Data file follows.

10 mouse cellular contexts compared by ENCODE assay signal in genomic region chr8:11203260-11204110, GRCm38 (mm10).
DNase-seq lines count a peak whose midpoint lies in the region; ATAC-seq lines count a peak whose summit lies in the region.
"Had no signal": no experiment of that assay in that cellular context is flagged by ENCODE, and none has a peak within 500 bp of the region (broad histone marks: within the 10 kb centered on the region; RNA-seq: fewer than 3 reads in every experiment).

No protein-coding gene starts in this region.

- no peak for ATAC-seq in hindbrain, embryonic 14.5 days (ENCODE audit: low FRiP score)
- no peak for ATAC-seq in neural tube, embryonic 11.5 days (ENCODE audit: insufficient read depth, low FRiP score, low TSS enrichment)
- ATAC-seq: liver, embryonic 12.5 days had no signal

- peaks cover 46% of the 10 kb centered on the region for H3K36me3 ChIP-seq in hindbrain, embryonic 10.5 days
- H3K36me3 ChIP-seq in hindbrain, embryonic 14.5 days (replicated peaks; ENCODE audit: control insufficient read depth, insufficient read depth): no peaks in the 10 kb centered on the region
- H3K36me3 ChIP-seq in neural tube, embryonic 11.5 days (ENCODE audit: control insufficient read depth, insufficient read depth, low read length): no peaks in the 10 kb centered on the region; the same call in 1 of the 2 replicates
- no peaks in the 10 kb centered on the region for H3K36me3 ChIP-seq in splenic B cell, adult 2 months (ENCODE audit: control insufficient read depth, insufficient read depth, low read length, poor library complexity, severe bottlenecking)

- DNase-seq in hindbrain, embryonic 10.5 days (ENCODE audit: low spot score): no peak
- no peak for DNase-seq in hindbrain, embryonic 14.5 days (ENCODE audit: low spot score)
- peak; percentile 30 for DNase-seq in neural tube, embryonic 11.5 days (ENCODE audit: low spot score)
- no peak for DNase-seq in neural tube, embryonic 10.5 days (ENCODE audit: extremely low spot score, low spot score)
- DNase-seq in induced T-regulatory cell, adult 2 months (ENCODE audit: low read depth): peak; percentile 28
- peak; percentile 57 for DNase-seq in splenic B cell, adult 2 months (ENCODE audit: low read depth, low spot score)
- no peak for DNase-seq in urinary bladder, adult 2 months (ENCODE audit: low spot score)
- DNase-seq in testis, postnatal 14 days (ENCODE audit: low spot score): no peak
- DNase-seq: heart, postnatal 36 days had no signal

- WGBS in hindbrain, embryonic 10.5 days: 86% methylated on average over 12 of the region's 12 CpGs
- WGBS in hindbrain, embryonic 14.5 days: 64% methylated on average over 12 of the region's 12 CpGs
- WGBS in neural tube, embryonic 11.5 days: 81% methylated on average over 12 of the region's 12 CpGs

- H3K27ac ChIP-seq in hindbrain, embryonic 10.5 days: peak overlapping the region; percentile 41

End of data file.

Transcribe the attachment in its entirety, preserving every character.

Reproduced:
10 mouse cellular contexts compared by ENCODE assay signal in genomic region chr8:11203260-11204110, GRCm38 (mm10).
DNase-seq lines count a peak whose midpoint lies in the region; ATAC-seq lines count a peak whose summit lies in the region.
"Had no signal": no experiment of that assay in that cellular context is flagged by ENCODE, and none has a peak within 500 bp of the region (broad histone marks: within the 10 kb centered on the region; RNA-seq: fewer than 3 reads in every experiment).

No protein-coding gene starts in this region.

- no peak for ATAC-seq in hindbrain, embryonic 14.5 days (ENCODE audit: low FRiP score)
- no peak for ATAC-seq in neural tube, embryonic 11.5 days (ENCODE audit: insufficient read depth, low FRiP score, low TSS enrichment)
- ATAC-seq: liver, embryonic 12.5 days had no signal

- peaks cover 46% of the 10 kb centered on the region for H3K36me3 ChIP-seq in hindbrain, embryonic 10.5 days
- H3K36me3 ChIP-seq in hindbrain, embryonic 14.5 days (replicated peaks; ENCODE audit: control insufficient read depth, insufficient read depth): no peaks in the 10 kb centered on the region
- H3K36me3 ChIP-seq in neural tube, embryonic 11.5 days (ENCODE audit: control insufficient read depth, insufficient read depth, low read length): no peaks in the 10 kb centered on the region; the same call in 1 of the 2 replicates
- no peaks in the 10 kb centered on the region for H3K36me3 ChIP-seq in splenic B cell, adult 2 months (ENCODE audit: control insufficient read depth, insufficient read depth, low read length, poor library complexity, severe bottlenecking)

- DNase-seq in hindbrain, embryonic 10.5 days (ENCODE audit: low spot score): no peak
- no peak for DNase-seq in hindbrain, embryonic 14.5 days (ENCODE audit: low spot score)
- peak; percentile 30 for DNase-seq in neural tube, embryonic 11.5 days (ENCODE audit: low spot score)
- no peak for DNase-seq in neural tube, embryonic 10.5 days (ENCODE audit: extremely low spot score, low spot score)
- DNase-seq in induced T-regulatory cell, adult 2 months (ENCODE audit: low read depth): peak; percentile 28
- peak; percentile 57 for DNase-seq in splenic B cell, adult 2 months (ENCODE audit: low read depth, low spot score)
- no peak for DNase-seq in urinary bladder, adult 2 months (ENCODE audit: low spot score)
- DNase-seq in testis, postnatal 14 days (ENCODE audit: low spot score): no peak
- DNase-seq: heart, postnatal 36 days had no signal

- WGBS in hindbrain, embryonic 10.5 days: 86% methylated on average over 12 of the region's 12 CpGs
- WGBS in hindbrain, embryonic 14.5 days: 64% methylated on average over 12 of the region's 12 CpGs
- WGBS in neural tube, embryonic 11.5 days: 81% methylated on average over 12 of the region's 12 CpGs

- H3K27ac ChIP-seq in hindbrain, embryonic 10.5 days: peak overlapping the region; percentile 41